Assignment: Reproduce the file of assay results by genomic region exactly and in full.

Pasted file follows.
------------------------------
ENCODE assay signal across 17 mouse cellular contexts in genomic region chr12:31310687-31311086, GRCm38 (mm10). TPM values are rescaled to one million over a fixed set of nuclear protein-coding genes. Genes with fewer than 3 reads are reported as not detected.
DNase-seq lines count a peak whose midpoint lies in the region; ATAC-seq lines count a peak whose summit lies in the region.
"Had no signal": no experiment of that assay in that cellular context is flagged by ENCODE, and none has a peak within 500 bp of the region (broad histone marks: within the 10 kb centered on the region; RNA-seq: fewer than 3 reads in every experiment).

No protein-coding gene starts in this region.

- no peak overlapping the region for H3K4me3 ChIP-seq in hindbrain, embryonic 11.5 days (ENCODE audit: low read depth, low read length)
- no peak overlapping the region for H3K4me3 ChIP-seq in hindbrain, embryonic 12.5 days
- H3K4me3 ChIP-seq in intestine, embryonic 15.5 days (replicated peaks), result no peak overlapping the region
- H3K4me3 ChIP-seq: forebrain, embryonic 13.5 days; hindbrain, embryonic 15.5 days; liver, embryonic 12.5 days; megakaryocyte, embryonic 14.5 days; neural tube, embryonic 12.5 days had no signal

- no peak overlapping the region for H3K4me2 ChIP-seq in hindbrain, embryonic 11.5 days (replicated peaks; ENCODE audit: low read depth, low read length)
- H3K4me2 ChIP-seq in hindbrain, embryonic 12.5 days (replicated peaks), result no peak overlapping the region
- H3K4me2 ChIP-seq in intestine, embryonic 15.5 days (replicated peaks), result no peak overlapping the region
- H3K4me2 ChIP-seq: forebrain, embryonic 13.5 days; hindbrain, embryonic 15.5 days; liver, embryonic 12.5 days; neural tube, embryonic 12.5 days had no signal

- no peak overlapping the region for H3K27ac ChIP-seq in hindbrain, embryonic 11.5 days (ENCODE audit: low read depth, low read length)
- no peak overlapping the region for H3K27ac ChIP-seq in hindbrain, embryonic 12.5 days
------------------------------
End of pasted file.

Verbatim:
ENCODE assay signal across 17 mouse cellular contexts in genomic region chr12:31310687-31311086, GRCm38 (mm10). TPM values are rescaled to one million over a fixed set of nuclear protein-coding genes. Genes with fewer than 3 reads are reported as not detected.
DNase-seq lines count a peak whose midpoint lies in the region; ATAC-seq lines count a peak whose summit lies in the region.
"Had no signal": no experiment of that assay in that cellular context is flagged by ENCODE, and none has a peak within 500 bp of the region (broad histone marks: within the 10 kb centered on the region; RNA-seq: fewer than 3 reads in every experiment).

No protein-coding gene starts in this region.

- no peak overlapping the region for H3K4me3 ChIP-seq in hindbrain, embryonic 11.5 days (ENCODE audit: low read depth, low read length)
- no peak overlapping the region for H3K4me3 ChIP-seq in hindbrain, embryonic 12.5 days
- H3K4me3 ChIP-seq in intestine, embryonic 15.5 days (replicated peaks), result no peak overlapping the region
- H3K4me3 ChIP-seq: forebrain, embryonic 13.5 days; hindbrain, embryonic 15.5 days; liver, embryonic 12.5 days; megakaryocyte, embryonic 14.5 days; neural tube, embryonic 12.5 days had no signal

- no peak overlapping the region for H3K4me2 ChIP-seq in hindbrain, embryonic 11.5 days (replicated peaks; ENCODE audit: low read depth, low read length)
- H3K4me2 ChIP-seq in hindbrain, embryonic 12.5 days (replicated peaks), result no peak overlapping the region
- H3K4me2 ChIP-seq in intestine, embryonic 15.5 days (replicated peaks), result no peak overlapping the region
- H3K4me2 ChIP-seq: forebrain, embryonic 13.5 days; hindbrain, embryonic 15.5 days; liver, embryonic 12.5 days; neural tube, embryonic 12.5 days had no signal

- no peak overlapping the region for H3K27ac ChIP-seq in hindbrain, embryonic 11.5 days (ENCODE audit: low read depth, low read length)
- no peak overlapping the region for H3K27ac ChIP-seq in hindbrain, embryonic 12.5 days